The Theology of Consensus
L.A. Kauffman’s critique is a rather perennial argument in lefty circles and this article makes a number of logical leaps but it does map out the half-forgotten Quaker roots of activist consensus and she does a good job mapping out some of the pitfalls to using it dogmatically:
Consensus decision-making’s little-known religious origins shed light on why this activist practice has persisted so long despite being unwieldy, off-putting, and ineffective.
Documents of Quaker merchant hanged in 1778 up for auction
The Philadelphia Inquirer runs a piece on a Revolutionary War-era Quaker pacifists caught between two sides:
As a Quaker, Roberts was a pacifist who wished to remain neutral during the war. But his mill and farmland were located in an area where both the American and British armies were constantly foraging for food and livestock, and Roberts was likely caught between both forces, said David W. Maxey, a Philadelphia lawyer and author of a 2011 book on Roberts’ trial.
Joint statement on Burundi by Quaker orgs
A statement on the situation in the central African country signed by nine Quaker organizations, posted on the AFSC site:
We know that a path out of the crisis in Burundi is still possible and stand in support of all those who work for a peaceful and just path forward. We hope that you will join us in holding Burundi in the Light and take a moment to prayerfully consider some of the ideas that Burundian friends have told us are important.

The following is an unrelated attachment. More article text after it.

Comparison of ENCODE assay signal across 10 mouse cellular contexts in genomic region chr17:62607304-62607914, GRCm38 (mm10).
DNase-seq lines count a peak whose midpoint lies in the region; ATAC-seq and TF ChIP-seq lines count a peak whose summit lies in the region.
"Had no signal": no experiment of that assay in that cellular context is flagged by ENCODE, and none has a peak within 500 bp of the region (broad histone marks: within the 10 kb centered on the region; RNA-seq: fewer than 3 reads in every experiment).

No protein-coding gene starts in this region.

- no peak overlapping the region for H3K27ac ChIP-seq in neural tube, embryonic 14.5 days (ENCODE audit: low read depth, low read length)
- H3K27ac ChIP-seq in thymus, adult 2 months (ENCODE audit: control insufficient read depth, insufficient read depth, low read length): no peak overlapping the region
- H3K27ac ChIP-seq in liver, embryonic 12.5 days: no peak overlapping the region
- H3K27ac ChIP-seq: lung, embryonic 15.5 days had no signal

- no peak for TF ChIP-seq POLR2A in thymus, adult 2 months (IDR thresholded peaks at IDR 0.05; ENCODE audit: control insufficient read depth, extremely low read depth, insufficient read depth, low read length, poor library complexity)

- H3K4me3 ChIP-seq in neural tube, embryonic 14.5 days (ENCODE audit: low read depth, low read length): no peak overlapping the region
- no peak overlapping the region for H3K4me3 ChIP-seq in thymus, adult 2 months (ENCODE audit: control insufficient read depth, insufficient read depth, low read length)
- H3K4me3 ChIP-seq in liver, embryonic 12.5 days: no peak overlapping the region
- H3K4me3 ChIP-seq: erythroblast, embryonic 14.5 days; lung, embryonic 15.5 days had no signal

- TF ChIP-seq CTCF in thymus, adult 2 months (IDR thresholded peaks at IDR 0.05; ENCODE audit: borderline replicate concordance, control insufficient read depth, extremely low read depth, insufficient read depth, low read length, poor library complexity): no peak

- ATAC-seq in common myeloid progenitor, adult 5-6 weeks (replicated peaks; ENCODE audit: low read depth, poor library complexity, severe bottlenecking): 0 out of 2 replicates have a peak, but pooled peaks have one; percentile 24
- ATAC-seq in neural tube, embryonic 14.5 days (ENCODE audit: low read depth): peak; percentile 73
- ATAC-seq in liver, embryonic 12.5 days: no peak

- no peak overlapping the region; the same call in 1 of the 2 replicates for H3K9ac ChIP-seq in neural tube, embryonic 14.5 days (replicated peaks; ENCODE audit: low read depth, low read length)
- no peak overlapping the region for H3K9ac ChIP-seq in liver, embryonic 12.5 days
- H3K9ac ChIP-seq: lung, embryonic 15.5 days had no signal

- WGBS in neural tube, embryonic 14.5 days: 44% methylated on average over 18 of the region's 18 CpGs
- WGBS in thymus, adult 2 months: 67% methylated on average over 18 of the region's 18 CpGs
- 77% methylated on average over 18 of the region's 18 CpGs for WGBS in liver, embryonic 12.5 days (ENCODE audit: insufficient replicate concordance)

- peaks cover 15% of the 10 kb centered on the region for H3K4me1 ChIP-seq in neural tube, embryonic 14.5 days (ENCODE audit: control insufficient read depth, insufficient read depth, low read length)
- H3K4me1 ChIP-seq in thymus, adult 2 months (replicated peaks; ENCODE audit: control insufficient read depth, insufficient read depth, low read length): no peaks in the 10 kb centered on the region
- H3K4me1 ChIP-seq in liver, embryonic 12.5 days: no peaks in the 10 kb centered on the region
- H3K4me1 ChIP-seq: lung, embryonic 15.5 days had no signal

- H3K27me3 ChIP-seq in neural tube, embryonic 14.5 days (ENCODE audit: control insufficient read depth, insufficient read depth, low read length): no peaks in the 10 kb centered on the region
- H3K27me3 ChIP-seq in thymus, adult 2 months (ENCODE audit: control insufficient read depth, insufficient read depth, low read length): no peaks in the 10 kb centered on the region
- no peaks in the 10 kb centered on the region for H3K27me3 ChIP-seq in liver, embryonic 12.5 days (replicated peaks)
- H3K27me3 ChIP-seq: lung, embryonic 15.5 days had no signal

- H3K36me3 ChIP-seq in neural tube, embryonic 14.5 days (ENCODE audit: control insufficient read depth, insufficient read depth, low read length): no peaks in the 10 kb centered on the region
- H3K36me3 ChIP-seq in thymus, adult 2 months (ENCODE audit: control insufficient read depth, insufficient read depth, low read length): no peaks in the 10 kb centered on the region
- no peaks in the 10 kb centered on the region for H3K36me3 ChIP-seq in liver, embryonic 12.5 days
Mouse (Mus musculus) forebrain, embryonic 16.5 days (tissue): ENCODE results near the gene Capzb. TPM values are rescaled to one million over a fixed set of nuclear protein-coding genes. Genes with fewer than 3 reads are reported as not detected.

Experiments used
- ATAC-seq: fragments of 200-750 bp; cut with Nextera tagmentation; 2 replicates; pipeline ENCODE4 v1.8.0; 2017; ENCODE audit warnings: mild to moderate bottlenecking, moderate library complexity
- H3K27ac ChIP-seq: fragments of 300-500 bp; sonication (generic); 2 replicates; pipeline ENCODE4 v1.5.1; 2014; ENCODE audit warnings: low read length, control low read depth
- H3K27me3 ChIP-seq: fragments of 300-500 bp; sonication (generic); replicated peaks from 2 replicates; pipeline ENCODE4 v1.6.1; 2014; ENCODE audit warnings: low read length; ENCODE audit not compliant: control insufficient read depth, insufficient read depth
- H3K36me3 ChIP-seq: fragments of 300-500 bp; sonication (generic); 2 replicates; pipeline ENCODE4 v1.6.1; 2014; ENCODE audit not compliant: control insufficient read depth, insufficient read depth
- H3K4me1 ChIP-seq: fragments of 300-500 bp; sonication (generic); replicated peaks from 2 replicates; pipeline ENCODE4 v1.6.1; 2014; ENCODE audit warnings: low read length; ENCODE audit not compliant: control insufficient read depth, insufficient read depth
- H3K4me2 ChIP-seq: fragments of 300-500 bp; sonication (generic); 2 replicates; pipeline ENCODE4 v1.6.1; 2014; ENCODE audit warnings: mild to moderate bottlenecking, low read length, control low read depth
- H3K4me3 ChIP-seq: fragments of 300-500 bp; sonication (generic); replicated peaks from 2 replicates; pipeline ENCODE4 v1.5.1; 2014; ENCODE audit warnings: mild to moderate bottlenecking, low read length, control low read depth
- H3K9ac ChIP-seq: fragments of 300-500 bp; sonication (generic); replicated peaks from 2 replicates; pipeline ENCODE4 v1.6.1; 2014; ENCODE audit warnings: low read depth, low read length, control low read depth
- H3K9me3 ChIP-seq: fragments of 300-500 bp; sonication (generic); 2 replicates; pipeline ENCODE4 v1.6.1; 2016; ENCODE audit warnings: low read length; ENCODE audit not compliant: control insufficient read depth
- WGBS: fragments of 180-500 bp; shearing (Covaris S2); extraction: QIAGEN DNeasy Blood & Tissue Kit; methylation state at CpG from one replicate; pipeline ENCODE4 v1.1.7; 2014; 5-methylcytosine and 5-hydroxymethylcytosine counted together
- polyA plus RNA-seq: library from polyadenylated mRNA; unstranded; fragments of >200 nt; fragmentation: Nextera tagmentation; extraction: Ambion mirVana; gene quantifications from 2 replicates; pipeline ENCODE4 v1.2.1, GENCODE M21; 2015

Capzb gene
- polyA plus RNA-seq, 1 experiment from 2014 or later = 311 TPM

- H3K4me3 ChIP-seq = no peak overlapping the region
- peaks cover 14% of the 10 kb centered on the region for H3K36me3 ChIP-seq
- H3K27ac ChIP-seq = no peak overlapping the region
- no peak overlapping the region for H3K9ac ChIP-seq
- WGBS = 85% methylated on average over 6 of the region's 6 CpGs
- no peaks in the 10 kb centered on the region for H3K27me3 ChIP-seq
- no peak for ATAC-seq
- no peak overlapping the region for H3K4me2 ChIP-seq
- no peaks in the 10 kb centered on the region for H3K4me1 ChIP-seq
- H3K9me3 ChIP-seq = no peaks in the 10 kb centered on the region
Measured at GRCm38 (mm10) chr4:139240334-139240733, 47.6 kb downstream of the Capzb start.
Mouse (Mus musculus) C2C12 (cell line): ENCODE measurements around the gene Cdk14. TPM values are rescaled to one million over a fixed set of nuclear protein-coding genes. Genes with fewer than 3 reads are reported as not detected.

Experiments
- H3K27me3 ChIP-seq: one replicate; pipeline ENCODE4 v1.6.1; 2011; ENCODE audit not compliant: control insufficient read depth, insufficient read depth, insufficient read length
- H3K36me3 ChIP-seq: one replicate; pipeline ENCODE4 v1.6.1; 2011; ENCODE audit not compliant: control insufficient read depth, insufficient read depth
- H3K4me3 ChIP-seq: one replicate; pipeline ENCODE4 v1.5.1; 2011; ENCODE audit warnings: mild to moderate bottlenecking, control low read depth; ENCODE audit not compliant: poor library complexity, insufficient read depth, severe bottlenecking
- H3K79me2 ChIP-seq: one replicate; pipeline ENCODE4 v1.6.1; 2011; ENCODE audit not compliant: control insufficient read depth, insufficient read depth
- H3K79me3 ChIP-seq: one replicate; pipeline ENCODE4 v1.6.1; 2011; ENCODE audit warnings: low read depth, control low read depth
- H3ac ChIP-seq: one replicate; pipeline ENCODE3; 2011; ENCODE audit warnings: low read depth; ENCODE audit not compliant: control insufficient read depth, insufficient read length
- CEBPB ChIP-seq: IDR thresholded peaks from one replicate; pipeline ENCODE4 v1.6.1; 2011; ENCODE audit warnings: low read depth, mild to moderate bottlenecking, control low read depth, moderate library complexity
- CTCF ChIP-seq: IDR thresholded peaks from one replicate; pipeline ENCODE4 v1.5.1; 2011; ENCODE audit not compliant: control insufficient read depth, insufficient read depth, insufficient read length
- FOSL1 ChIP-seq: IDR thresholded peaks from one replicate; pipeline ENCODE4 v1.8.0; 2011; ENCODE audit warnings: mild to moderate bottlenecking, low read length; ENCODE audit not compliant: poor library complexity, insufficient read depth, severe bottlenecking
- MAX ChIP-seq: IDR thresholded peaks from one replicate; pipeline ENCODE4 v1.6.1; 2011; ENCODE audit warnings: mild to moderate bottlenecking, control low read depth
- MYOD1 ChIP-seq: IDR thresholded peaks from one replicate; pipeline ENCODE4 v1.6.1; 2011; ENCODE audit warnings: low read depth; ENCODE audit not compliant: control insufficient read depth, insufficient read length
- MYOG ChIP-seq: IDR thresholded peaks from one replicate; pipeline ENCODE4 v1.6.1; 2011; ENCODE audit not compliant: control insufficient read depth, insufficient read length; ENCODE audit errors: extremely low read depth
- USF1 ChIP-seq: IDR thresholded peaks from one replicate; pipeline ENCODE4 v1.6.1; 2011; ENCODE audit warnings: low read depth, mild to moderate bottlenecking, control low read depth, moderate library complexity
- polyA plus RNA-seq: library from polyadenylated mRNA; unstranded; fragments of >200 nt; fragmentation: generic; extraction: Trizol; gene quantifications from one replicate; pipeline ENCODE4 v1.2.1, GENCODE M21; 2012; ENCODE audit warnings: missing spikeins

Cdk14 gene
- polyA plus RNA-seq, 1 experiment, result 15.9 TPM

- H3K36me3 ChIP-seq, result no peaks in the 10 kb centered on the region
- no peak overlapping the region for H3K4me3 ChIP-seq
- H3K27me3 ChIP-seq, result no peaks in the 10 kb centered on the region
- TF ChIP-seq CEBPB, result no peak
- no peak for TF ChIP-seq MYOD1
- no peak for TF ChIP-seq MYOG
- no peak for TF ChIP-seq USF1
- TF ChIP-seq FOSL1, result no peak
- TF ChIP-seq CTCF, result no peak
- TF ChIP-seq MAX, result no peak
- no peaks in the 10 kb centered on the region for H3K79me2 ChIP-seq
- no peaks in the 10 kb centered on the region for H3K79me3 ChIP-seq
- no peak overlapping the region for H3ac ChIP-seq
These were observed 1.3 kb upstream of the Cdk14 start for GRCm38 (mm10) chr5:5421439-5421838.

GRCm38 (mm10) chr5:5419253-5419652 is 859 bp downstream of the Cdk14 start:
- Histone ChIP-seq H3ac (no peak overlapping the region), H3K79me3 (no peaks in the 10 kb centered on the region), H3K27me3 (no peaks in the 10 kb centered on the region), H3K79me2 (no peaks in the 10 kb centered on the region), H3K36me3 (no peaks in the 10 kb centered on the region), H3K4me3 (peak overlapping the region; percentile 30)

Welcome and gender at an FUM Stoking the Fire conference
Ashley Wilcox visits a Quaker conference in Ohio and reports back initial reflections
The unfortunate convenience of the Peace Testimony
On Reddit, do we lean on our most well-known testimony too much?
No explanation is generally provided, because none is needed. But the Peace Testimony is a choice each Friend makes, and it is a choice we re-make every time we find ourselves in a situation where violence might seem warranted. We do not follow it simply out of tradition, but because we comprehend the moral reasoning that underlies it.
The difference between affirmation and oath
BBC News parses an important distinction for early Friends:
‘When handed a Bible to swear on, Fox opened it at the verse that read, “Swear not, neither by heaven, neither by the earth, neither by any other oath” – a rather awkward text for the book that people are supposed to swear on.’
Dealing with a Meeting that doesn’t know what to do with you
Mary Glenn Hadley writes in Quaker Life:
You are not alone. There are many others who are or have walked this lonely road. This can be a time of growth for you. In my times of loneliness, God has taught me that I was too eager to turn to my friends when He had new things to reveal to me or new assignments He wanted me to do.
Rowdy Meetinghouse On Green Street Divides Quakers
Hidden City Philadelphia profiles a “rebellious” Friends meeting:
“The Greene Street Friends School was founded in 1855 by former members of the rebellious Green Street Meeting House in Northern Liberties… The variance of Greene and Green is not a spelling error, but indirectly draws its origins from the first major schism within the Religious Society of Friends.”